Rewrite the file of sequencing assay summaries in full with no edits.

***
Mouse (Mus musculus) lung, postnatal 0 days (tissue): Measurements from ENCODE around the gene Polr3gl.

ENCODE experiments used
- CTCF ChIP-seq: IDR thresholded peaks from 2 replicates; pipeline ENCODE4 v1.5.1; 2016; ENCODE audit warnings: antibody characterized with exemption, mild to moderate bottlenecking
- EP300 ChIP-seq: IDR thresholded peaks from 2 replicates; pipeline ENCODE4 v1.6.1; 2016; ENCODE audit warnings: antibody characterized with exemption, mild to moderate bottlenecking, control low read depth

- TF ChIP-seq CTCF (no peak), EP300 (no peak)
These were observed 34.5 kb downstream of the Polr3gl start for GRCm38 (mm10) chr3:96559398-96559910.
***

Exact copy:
Mouse (Mus musculus) lung, postnatal 0 days (tissue): Measurements from ENCODE around the gene Polr3gl.

ENCODE experiments used
- CTCF ChIP-seq: IDR thresholded peaks from 2 replicates; pipeline ENCODE4 v1.5.1; 2016; ENCODE audit warnings: antibody characterized with exemption, mild to moderate bottlenecking
- EP300 ChIP-seq: IDR thresholded peaks from 2 replicates; pipeline ENCODE4 v1.6.1; 2016; ENCODE audit warnings: antibody characterized with exemption, mild to moderate bottlenecking, control low read depth

- TF ChIP-seq CTCF (no peak), EP300 (no peak)
These were observed 34.5 kb downstream of the Polr3gl start for GRCm38 (mm10) chr3:96559398-96559910.